Clapp, Jayne and Francis. The opinion of the court was delivered by Jayne, J.A.D.
The present appeal has occasioned our review of certain proceedings which at the instance of the appellants were pursued in the Department of Civil Service.
The appellants are sergeants of police in the police department of the City of Jersey City. They sought to attain the requisite eligibility for promotion to the position of lieutenant and on November 6, 1953 submitted to a promotion examination conducted by the Department of Civil Service.
Subsequently the appellants seem to have entertained the conviction that they had failed to pass the written test, for their counsel conferred on their behalf with the Chief Examiner, and the Secretary and the President of the Civil Service Commission on December 18, 1953. This conference, although of informal inception, actually inaugurated the liberal and deliberate consideration the commissioners and their representatives have devoted to the criticisms of the appellants.
The criticisms of the written examination were centered upon the nature and substance of certain questions of a legalistic tenor propounded to the candidates, and upon the accuracy of the adopted set of answers thereto utilized by the examiners in determining the test scores. This was the range of the appellants' remonstrance as manifested by the communication addressed by their counsel to the attention of the Secretary of the Civil Service Department on December 24, 1953. Its significance recommends its quotation ad literatim:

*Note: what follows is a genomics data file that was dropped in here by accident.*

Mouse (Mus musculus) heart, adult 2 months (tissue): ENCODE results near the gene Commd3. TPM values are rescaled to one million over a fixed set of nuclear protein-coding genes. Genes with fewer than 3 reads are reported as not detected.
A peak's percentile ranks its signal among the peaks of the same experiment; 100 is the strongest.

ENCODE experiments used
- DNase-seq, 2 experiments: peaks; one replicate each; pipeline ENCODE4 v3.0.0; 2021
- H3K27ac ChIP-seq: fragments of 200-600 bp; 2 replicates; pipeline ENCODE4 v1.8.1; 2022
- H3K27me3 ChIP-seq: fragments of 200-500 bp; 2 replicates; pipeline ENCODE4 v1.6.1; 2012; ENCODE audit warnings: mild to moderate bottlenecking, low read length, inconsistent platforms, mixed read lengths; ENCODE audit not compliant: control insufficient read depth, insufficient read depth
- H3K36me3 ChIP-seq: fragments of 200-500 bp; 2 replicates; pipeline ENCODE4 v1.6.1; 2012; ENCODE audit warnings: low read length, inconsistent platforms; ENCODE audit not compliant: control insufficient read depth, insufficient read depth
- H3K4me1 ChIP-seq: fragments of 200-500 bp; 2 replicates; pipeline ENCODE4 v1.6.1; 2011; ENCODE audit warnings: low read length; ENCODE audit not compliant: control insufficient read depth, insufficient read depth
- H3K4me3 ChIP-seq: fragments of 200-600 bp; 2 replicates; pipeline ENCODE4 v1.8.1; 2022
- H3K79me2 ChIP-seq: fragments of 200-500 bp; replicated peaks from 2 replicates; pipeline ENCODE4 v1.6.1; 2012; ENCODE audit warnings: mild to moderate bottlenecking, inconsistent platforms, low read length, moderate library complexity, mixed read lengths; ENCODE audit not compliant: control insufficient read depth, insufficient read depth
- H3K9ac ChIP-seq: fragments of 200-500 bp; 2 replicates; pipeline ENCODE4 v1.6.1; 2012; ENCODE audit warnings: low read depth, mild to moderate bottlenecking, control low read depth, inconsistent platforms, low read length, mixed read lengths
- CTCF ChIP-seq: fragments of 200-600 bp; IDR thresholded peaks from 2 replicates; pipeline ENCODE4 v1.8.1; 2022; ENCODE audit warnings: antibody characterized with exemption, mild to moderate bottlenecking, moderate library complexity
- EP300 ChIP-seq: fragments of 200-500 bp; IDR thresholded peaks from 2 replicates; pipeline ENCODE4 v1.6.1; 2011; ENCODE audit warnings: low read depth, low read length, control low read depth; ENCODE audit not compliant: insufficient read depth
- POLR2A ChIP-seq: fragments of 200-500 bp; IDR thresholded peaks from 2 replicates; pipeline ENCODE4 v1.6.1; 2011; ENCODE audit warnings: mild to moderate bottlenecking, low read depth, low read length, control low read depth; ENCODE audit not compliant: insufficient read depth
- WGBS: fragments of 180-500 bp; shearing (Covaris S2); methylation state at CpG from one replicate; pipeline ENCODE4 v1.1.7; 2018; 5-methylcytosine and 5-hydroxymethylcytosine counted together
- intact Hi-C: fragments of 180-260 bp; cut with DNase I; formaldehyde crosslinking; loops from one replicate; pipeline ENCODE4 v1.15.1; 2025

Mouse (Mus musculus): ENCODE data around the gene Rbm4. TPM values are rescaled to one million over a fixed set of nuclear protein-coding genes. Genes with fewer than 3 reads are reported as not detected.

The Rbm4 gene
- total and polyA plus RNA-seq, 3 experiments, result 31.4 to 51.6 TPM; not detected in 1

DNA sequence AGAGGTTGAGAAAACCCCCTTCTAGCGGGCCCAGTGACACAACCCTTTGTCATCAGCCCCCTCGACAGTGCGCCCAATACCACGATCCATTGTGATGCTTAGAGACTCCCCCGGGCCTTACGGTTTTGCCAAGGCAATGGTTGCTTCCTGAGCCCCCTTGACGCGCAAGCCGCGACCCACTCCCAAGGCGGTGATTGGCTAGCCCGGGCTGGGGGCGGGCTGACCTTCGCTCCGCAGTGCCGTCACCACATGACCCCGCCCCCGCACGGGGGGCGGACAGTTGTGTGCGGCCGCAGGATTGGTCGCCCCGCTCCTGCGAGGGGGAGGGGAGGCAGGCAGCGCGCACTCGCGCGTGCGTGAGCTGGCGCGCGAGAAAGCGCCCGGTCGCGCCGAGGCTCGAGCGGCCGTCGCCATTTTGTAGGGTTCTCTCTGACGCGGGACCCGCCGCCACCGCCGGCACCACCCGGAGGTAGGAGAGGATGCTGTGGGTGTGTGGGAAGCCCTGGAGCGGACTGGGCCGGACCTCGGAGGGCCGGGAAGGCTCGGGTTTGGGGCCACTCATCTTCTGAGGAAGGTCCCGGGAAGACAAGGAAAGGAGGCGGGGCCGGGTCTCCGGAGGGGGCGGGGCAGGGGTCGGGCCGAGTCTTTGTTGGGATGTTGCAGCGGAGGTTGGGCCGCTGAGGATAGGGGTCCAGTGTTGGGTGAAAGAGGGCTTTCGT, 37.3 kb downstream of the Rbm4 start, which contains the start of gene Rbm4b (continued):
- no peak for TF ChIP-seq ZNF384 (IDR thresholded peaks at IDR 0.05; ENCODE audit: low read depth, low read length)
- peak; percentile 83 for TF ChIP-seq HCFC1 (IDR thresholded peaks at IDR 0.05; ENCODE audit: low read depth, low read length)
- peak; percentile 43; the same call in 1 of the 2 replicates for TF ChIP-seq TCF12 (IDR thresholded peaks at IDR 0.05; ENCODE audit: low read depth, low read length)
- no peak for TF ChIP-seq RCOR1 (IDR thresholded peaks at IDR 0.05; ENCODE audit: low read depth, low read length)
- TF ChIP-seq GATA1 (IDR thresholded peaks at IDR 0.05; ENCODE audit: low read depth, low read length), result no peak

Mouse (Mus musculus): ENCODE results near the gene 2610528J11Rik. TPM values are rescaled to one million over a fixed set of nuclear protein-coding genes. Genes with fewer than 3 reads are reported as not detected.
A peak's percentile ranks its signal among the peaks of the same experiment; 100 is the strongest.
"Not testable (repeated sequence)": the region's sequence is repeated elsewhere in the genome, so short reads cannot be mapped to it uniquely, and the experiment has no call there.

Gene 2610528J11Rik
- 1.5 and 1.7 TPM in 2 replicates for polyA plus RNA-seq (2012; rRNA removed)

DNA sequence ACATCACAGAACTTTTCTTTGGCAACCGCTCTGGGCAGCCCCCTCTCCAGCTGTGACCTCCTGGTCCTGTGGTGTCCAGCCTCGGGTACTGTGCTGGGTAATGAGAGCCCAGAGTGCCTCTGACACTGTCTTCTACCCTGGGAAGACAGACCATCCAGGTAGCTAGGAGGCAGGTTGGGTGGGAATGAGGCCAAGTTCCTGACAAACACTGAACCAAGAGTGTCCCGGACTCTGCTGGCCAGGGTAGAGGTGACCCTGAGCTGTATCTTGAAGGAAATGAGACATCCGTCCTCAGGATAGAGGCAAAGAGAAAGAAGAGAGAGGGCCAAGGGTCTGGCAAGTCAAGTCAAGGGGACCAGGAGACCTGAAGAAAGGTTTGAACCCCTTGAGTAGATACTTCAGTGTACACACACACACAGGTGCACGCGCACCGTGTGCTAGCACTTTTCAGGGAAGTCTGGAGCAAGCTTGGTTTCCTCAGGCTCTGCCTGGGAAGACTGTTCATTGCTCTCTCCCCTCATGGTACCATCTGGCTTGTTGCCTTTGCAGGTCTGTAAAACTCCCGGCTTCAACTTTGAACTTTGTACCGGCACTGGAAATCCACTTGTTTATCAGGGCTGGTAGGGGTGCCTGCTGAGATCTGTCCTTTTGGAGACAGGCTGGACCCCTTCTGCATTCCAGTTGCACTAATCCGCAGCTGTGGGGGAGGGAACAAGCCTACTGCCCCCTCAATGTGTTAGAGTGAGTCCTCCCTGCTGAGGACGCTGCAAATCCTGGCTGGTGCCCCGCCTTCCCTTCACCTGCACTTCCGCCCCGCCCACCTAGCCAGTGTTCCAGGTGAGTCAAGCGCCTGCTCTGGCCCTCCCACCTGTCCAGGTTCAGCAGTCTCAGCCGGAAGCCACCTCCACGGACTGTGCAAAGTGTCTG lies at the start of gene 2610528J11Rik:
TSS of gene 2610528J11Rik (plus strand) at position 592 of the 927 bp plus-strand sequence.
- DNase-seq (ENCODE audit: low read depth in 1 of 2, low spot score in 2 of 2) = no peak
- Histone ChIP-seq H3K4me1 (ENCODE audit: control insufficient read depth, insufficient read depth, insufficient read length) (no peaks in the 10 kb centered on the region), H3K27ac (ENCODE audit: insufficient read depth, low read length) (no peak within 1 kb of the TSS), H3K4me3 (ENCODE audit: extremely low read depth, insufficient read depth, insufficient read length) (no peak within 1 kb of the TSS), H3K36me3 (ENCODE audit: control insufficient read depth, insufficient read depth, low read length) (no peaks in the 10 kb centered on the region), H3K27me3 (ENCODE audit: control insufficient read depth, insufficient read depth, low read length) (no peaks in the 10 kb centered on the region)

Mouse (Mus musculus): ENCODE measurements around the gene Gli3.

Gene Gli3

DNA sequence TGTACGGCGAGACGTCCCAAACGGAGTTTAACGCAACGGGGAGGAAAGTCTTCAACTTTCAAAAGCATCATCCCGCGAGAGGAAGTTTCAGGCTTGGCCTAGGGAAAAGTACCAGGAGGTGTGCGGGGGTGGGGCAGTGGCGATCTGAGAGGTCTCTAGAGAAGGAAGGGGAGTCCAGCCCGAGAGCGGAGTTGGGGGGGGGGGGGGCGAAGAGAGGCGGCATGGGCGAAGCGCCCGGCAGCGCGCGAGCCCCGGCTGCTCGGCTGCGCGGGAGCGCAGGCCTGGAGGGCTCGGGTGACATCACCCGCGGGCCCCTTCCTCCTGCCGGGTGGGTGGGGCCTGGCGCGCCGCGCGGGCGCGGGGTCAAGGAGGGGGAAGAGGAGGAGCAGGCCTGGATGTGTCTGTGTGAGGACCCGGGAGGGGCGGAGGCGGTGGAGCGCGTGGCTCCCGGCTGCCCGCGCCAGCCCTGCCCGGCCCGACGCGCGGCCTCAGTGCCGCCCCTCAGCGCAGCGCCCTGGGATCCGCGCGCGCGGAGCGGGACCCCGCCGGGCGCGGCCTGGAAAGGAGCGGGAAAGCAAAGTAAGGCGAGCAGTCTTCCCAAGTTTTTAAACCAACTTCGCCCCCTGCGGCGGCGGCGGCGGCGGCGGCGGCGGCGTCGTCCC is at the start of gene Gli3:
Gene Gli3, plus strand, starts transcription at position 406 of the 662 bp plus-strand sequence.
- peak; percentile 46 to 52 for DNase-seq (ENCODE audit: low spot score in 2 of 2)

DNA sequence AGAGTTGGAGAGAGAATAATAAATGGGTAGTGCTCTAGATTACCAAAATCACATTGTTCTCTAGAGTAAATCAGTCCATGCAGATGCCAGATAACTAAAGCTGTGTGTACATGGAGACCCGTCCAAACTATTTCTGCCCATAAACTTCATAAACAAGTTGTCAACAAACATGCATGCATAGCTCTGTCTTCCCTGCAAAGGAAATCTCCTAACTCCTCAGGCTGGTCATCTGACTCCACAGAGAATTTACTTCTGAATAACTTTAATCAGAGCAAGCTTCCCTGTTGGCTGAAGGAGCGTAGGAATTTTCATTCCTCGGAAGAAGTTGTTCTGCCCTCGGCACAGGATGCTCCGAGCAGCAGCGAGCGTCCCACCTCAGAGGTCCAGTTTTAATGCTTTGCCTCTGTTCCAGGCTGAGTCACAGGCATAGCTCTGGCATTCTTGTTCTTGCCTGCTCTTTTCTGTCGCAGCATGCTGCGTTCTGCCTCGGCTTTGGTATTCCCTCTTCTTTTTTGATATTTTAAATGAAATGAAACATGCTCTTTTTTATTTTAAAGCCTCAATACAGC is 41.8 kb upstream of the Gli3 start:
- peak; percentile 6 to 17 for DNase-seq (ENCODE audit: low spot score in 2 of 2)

This will serve to confirm the arrangements agreed upon following the conference between Dr. Clee and Mr. Russo for the Department and Maurice C. Brigadier and myself on behalf of a group of Jersey City Police Sergeants who took the recent Lieutenant's examination.
For the present purpose, we are addressing ourselves, exclusively, to the questions and answers on the examination which were legal in their context. In order to be able to give you a precise memorandum of the respects in which these questions and the answers ascribed to them are challenged, we shall prepare specific critiques in relation to each individual question, which you would then be in a position to submit to such authority as you desire to consult. For this purpose, I am setting down the particular questions involved, in order that you may be able to supply us with the precise wording of each particular question, enabling us to make a meaningful analysis.
Nos. 4, 7, 11, 13, 15, 20, 29, 44 and 48.
Needless to say, this will confirm that the questions which are supplied us will be kept in confidence and not disclosed to anyone so as to impair their utilization in future exams.
As I understand it, after you have an opportunity to discuss our critique with your own authority, there will be an opportunity for us to again confer in order to decide what proper course should
be taken to cure any inequities arising out of inaccuracies which will be found to have existed in the ...